Mechanisms of bio-aerosol transmission in sanitary plumbing system airflows

Michael Gormley, David Kelly, Thomas J. Aspray

Research output: Contribution to conferencePaper

Abstract

Biological aerosols (bio-aerosols) are readily transported on airstreams through drainage and sewer systems and those containing microbial pathogens are recognised as contributors to infection spread within buildings. These microorganisms can be released in liquid droplets from human or environmental sources. Evaporation results in the formation of droplet nuclei (1-5 μm diameter), which, by remaining airborne for longer, facilitates the transport of microorganisms through the air.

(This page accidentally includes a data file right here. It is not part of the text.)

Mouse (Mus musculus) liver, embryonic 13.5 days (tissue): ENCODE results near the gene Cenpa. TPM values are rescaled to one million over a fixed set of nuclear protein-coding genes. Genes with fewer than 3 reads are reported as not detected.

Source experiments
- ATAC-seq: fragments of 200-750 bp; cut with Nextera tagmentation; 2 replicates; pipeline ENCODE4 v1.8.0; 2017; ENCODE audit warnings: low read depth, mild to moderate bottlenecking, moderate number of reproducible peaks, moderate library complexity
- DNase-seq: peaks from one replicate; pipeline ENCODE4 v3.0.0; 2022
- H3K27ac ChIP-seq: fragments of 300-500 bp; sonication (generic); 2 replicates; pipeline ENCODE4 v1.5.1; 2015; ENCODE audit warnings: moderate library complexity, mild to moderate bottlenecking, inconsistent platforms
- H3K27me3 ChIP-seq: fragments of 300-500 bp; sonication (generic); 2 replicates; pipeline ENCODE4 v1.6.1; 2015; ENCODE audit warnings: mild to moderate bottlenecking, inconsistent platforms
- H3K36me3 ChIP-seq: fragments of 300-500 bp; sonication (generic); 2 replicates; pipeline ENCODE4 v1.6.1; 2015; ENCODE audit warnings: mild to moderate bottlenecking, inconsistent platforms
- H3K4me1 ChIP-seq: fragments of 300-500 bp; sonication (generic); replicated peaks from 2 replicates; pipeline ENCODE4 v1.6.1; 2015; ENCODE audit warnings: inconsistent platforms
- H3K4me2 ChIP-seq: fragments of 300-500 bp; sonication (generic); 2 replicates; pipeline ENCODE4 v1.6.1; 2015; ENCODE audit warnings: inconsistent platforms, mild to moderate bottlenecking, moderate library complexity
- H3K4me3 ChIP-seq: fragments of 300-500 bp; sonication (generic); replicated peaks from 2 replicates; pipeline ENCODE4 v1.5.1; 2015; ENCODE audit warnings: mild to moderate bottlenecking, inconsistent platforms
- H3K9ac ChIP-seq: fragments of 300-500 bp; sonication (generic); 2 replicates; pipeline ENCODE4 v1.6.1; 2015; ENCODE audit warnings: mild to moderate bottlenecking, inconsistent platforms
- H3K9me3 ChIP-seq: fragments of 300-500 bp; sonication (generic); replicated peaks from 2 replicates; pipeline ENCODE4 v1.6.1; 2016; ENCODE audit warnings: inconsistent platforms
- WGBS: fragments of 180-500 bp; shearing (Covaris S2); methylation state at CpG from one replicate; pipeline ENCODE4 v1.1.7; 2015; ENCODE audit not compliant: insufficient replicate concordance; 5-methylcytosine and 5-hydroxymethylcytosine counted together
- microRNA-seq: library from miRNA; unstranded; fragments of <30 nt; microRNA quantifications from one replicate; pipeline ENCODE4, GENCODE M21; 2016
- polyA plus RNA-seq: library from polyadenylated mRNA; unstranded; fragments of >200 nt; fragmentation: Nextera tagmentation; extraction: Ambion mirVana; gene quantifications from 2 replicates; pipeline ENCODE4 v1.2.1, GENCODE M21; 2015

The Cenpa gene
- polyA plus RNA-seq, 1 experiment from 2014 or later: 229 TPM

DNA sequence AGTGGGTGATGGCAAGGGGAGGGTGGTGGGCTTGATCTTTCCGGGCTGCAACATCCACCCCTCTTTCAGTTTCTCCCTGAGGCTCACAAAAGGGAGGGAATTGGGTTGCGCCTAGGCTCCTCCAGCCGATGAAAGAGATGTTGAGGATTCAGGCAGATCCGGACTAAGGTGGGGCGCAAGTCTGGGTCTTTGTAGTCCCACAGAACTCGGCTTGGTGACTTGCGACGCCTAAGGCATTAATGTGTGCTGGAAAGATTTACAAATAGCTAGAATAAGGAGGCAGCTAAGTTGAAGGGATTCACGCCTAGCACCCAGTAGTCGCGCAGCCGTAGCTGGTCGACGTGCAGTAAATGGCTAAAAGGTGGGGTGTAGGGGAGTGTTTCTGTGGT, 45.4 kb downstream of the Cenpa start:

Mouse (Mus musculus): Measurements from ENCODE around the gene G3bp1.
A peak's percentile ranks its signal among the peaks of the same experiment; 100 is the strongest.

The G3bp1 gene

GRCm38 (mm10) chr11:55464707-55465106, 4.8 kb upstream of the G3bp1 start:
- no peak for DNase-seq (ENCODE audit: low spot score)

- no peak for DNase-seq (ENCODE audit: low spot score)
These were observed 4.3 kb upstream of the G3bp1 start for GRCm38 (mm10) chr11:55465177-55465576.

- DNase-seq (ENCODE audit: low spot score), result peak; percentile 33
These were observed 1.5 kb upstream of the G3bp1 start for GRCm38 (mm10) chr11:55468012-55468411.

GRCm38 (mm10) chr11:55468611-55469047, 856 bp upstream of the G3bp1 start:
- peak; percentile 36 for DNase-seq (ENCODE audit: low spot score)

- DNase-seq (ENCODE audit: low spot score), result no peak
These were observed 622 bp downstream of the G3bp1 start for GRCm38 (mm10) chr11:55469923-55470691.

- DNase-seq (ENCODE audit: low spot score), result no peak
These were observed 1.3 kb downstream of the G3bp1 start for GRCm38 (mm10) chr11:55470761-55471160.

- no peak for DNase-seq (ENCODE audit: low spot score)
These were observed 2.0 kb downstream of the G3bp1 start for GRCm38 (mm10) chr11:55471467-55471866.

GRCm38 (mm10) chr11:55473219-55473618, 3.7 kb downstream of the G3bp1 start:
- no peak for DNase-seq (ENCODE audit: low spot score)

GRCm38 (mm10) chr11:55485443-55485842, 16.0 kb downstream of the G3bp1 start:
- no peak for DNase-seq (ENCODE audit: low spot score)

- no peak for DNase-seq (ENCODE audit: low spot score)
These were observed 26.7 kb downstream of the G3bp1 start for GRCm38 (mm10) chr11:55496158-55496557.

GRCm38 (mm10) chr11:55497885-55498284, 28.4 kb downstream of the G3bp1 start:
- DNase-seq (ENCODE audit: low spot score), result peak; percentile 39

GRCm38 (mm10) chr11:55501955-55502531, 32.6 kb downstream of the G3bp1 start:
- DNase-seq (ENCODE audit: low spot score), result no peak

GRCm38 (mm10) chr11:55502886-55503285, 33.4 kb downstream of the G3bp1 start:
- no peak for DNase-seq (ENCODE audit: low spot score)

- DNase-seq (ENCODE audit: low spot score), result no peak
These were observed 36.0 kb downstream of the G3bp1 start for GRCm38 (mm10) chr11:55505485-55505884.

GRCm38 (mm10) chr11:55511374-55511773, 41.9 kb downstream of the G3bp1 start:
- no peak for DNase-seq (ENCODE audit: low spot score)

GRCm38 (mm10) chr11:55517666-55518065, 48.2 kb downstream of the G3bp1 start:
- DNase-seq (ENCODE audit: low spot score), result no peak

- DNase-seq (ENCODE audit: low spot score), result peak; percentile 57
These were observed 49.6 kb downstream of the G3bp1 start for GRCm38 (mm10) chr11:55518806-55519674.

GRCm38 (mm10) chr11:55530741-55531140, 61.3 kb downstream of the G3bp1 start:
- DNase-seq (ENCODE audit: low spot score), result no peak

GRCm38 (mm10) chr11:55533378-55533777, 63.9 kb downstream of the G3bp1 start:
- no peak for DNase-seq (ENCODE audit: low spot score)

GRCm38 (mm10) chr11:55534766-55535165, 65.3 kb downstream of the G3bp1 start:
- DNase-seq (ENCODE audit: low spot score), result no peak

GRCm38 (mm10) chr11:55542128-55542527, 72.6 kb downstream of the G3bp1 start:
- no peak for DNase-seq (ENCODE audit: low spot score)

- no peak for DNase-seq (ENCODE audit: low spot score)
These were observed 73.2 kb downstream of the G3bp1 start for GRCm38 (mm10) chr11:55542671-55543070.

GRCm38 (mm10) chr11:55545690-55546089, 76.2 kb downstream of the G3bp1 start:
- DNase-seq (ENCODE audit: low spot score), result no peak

In the event of a defect in the sanitary plumbing system, a cross-transmission route exists which connects one part of a building to another. These are short-burst transient events which are difficult to detect and predict. Using slit-to-agar sampling, the time dependent characteristics of these events were recorded and analysed, confirming the correlation between the transport of viable pathogens and transient fluid flow in a sanitary plumbing system.
Original languageEnglish
Publication statusPublished - 7 Jul 2016
Event14th International Conference of Indoor Air Quality and Climate - Ghent, Belgium
Duration: 3 Jul 20168 Jul 2016

Conference

Conference14th International Conference of Indoor Air Quality and Climate
Abbreviated titleIndoor Air 2016
CountryBelgium
CityGhent
Period3/07/168/07/16

Keywords

  • Bioaerosols
  • Plumbing Systems
  • Slit-to Agar sampling
  • bioaerosol kinetics

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